Together, these dynamics ensure that the CEO's role in the professional service firm's decision making is both constrained and complex. Suppose a corporate CEO believes his company should make an acquisition or embark on a major European expansion, for example. While any competent CEO would discuss the initiative with his direct reports and, one hopes, gain their support, most subordinates will read the tea leaves and endorse their boss's thinking unless they believe he is way off base. They are, after all, employees not partners; the decision and accountability ultimately accrue to the chief executive. As for the board of directors, only a stream of wrong decisions is likely to stir its concern. In contrast, in a PSF, the CEO can't undertake a new strategic initiative without the buy-in of the senior stars who will have to lead and fund the effort. Trying to force support through arm-twisting is a sure recipe for failure. The only effective course of action is to facilitate a consensus among the partners that the new direction is sound.
Similar constraints apply to organizational choices. Suppose the issue is a decision to promote a successful young person to lead a significant business unit. A corporate CEO will typically solicit input from others, including the vice president of human resources. Essentially, though, it's the CEO's call, and the executive who's being asked to take the new assignment will likely feel immense pressure to accept. (Although candidates can turn down formal leadership opportunities, most realize that doing so is apt to be what's often called a career-limiting move.)
In a PSF, the process is more opaque. True, the managing partner usually can select whomever she wants to assume leadership responsibilities as an office head, say, or a practice area leader. It's part of the CEO's job. Getting her colleague to accept the position is a different matter, however. An outstanding attorney doesn't want to sacrifice her clients to manage an office. An executive search professional refuses the headaches associated with leading a practice area. Information technology consultants resist management assignments, for fear they'll become "administrators." Aggressive investment bankers prefer doing deals to managing people. Accomplished advertising stars prefer the creative process to management hassles. Expert accountants prefer accounting. Often the response to an opportunity to assume a leadership position is "Thanks, but no thanks!"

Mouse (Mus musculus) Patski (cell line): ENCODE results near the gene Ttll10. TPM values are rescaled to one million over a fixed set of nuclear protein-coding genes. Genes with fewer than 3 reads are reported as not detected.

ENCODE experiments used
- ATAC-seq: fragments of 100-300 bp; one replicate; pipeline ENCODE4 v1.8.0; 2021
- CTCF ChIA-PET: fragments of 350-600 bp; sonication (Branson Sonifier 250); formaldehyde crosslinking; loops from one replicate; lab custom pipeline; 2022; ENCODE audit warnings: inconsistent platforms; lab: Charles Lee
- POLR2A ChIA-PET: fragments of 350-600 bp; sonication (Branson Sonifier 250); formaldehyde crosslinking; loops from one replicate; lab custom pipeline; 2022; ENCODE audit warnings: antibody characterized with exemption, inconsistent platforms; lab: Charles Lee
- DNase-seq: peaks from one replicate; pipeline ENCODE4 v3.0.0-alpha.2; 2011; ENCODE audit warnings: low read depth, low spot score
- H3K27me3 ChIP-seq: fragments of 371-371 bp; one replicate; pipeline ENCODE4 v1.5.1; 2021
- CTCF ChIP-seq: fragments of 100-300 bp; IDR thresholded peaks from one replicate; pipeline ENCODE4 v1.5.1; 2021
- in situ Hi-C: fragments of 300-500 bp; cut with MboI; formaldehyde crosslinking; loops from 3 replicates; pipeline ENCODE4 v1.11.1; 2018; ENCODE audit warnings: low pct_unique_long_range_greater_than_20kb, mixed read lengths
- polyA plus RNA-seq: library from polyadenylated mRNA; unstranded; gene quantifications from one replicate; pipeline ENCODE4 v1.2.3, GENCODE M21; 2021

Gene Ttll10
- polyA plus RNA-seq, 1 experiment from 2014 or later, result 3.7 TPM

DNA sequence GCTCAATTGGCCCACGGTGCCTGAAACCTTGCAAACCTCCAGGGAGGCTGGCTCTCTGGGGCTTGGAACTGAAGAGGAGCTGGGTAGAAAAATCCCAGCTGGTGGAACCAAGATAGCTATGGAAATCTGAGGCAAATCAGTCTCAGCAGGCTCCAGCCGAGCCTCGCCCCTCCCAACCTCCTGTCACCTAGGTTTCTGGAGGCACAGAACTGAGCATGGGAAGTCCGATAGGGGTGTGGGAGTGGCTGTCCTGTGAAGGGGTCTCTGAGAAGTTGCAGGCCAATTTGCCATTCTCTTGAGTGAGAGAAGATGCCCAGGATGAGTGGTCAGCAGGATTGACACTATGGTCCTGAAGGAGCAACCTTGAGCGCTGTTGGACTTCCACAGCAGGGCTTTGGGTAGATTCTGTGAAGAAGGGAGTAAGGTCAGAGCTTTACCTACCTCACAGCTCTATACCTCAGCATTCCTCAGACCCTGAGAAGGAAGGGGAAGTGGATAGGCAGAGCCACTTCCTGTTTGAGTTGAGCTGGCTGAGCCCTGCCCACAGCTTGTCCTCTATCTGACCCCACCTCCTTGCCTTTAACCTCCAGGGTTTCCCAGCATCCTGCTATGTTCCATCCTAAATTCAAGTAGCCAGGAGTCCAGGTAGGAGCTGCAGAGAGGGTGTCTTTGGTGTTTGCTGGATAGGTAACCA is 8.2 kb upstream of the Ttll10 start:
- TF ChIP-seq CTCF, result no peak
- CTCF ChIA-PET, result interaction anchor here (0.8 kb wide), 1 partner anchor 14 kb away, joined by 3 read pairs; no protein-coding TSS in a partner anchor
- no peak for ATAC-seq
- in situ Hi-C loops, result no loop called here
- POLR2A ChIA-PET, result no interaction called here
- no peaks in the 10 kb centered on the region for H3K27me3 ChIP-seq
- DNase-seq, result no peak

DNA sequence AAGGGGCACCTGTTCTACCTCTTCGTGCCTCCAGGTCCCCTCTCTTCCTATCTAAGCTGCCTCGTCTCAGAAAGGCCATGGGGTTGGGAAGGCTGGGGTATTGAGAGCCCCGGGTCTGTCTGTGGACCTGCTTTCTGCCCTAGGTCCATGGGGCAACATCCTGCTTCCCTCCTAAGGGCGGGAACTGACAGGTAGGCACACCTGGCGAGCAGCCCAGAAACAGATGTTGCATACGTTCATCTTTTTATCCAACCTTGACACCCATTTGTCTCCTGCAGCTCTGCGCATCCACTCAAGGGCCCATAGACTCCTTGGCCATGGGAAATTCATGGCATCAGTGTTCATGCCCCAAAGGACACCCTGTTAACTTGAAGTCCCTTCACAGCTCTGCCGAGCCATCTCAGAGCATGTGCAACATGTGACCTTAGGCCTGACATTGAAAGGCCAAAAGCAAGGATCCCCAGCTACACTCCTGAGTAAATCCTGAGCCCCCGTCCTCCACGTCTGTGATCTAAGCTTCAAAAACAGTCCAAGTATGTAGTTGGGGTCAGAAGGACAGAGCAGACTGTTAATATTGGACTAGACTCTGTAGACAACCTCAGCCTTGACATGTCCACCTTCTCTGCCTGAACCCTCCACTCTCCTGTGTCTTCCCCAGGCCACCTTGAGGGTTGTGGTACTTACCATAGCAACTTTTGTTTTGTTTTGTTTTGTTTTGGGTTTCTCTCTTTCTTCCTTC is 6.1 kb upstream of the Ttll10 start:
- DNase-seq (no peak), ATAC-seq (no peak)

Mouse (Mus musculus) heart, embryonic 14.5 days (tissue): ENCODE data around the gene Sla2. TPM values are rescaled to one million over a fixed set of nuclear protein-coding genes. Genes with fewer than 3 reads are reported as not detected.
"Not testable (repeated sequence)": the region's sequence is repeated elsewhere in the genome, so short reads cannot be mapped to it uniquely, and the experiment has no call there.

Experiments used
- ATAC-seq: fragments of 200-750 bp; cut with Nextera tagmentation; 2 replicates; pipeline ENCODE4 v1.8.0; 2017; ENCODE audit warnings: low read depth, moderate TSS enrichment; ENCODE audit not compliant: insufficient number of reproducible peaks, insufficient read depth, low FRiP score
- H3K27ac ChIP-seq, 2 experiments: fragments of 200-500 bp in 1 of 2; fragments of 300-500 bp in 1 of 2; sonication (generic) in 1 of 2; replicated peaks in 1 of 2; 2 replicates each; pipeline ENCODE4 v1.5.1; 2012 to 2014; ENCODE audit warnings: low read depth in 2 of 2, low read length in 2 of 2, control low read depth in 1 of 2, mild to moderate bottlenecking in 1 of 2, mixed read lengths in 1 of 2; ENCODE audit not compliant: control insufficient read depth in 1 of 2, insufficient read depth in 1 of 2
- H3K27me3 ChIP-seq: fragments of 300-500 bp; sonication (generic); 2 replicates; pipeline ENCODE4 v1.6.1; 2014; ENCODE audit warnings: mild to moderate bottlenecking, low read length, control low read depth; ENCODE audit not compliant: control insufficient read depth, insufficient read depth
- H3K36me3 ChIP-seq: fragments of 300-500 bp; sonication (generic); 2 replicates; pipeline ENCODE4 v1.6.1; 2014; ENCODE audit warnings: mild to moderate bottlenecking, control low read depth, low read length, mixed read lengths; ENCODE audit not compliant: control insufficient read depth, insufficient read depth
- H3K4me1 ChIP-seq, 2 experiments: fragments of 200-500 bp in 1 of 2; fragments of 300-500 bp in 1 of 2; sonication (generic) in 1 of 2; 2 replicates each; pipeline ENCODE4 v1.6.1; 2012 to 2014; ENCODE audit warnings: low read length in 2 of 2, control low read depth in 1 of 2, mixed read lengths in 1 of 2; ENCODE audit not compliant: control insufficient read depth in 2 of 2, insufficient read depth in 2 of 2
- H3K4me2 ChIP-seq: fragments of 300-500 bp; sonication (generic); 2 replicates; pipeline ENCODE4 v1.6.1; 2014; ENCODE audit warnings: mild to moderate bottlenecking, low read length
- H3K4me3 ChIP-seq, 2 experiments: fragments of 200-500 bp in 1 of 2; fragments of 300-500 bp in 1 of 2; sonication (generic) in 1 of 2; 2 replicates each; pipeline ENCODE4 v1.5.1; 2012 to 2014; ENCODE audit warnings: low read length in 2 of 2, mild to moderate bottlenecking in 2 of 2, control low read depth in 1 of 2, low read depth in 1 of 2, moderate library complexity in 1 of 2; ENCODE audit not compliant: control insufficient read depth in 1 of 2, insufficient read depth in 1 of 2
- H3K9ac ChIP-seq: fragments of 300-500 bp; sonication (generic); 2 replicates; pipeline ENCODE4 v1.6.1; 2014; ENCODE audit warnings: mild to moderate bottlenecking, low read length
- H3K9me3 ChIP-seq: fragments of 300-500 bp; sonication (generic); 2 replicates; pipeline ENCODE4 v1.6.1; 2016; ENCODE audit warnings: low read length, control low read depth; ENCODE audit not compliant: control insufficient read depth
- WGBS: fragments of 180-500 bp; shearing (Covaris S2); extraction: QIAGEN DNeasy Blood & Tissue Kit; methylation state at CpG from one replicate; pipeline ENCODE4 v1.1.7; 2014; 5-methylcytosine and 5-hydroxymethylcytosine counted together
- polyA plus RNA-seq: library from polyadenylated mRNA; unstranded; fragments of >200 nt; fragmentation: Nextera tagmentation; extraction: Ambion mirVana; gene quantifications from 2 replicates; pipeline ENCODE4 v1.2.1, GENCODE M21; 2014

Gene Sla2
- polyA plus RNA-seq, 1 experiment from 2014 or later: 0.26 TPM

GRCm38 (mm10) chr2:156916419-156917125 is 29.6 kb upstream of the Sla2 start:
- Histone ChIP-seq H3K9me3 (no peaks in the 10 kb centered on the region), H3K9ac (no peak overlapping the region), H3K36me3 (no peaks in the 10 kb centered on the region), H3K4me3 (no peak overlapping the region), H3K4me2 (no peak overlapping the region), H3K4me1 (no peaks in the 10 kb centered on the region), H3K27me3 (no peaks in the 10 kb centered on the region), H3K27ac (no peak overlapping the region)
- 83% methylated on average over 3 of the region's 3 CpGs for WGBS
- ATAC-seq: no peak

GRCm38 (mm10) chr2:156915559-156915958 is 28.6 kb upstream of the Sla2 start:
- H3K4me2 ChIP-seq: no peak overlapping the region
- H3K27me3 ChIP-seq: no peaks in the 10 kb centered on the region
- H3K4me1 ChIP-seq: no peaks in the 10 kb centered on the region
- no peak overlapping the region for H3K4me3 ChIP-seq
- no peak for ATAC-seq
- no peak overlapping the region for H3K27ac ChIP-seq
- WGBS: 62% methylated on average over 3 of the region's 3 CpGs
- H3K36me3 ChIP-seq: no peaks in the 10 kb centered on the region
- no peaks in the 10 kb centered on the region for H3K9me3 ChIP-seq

What leverage does the managing partner have? Not a lot. While a conventional CEO can offer a compensation increase, or talk about subsequent career opportunities, or even threaten dire consequences if the offer isn't accepted, the PSF managing partner has no such ammunition. His partner's compensation is largely determined by the firm's partner-compensation agreement and by the firm's and his personal performance. Besides, the compensation committee would have to approve any unusual change for the person in question. A promise of increased management responsibility is unlikely to be a major carrot. Finally, of course, there's no way the managing partner can threaten to drum his colleague out of the partnership if he doesn't accept.
Comparable limits circumscribe other organizational choices. If the CEO wants to add a new management position, he has to convince his colleagues. If he thinks a change in the firm's measurement system—or even worse the compensation scheme—would improve alignment, it means more discussions with the senior stars and maybe the creation of a committee to study the issue and come up with a recommendation to all the partners. If the question is one of bringing a lateral hire into the partnership, or even which young stars to promote, the CEO cannot make the decision alone. At a minimum, he has to develop an informal agreement among his senior colleagues. Often the firm's governance process dictates that the decision be made by all the partners (or a subset of the partnership) whom the CEO can influence but not control.